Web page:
The not so wonderful thing about clichés is that no matter how cliché one is has no effect on its truth. Many clichés are simple or simply stupid sayings. For instance "it's not rocket science." Generally speaking when someone has said that they have no idea of the simplicity of rocket science or the difficult of what they are trying to describe as easy. I often quote an egotistical rock star and call it rocket surgery. Same idiot also said it was "water under the dam." Both are clear signs that he's no rocket surgeon OR scientist. Another oft used cliché is that something is like water off a duck's back. Something that falls harmlessly onto a waterproofed surface without causing damage. Personally, I believe that using that (and other) clichés is just box thinking. I try not to be in the box and think outside the box as often as I can. For my part, I often use the phrase water under a duck's butt. The difference between these two foul amounts of water is that while they often can't be told apart, at times the water under the duck is fouler then that rolling off it's back. Perhaps now you can see the direction I am taking the use of clichés--further adding to their truth while bluntly adding honesty.
Back in the mid-90s I had an opportunity to introduce myself to the FORSCOM Commander (a General most would call 4 star), the Secretary of Defense (a child of the 80s ALWAYS thinks the best name ever for the SOD was William Perry, though this William was nothing like the Fridge), and the NATO Commander. Most would shy away from such an activity as embarrassing, intrusive in their life, etc. but others would say, "He puts his pants on one leg at a time the same as I." Yet another cliché. For the most part I put my pants on one leg at a time, but from time to time I put on my pants both legs at the same time. Even more rarely I put my socks on at the same time, no small feat with no small feet. I do it because I feel it gives me a leg up on anyone I may meet.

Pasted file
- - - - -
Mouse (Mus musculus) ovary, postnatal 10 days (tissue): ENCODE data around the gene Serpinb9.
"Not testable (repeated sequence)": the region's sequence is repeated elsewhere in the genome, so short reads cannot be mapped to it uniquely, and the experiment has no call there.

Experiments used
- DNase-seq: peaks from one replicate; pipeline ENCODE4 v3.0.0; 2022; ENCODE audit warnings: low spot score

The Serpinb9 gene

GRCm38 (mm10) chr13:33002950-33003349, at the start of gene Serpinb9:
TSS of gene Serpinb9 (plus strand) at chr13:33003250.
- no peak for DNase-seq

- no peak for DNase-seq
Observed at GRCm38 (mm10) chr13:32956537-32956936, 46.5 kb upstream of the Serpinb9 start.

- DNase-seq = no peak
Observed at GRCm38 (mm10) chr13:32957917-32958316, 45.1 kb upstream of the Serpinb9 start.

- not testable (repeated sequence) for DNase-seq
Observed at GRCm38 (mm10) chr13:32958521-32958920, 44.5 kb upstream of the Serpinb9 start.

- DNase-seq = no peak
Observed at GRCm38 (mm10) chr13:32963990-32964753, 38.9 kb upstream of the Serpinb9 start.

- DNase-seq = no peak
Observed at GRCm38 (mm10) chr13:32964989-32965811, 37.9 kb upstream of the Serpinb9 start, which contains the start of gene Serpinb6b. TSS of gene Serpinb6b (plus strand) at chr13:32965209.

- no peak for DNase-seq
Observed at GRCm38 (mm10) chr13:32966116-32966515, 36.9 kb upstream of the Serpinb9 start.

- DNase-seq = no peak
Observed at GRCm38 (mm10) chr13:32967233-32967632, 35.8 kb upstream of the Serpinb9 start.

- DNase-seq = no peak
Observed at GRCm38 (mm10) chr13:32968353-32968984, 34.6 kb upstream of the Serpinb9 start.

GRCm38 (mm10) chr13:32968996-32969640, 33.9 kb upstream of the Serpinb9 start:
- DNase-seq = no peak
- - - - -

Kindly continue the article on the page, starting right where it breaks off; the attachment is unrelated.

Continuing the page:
Not long after being empowered by putting on my pants with both legs at the same time I decided that I would no longer be calling a spade a spade. Since 1996 I have called spades shovels, because that is what they are.
You may be asking yourself, what does all this have to do with clichés truthfulness. It all comes back around and reminds me of a quote by one of my favorite authors, Douglas Adams. "I may not have gone where I intended to go, but I think I have ended up where I needed to be." The cliché most on my mind today is one that I haven't bastardized: Knowledge is power. No matter how often you use it, the truth of it remains. No matter how much you may wish it to be wrong, the truth comes out. In life, at work, at church, driving down the road, cutting the grass, blogging, knowledge simply is power. Sometimes good power, sometimes not, but always cliché but true.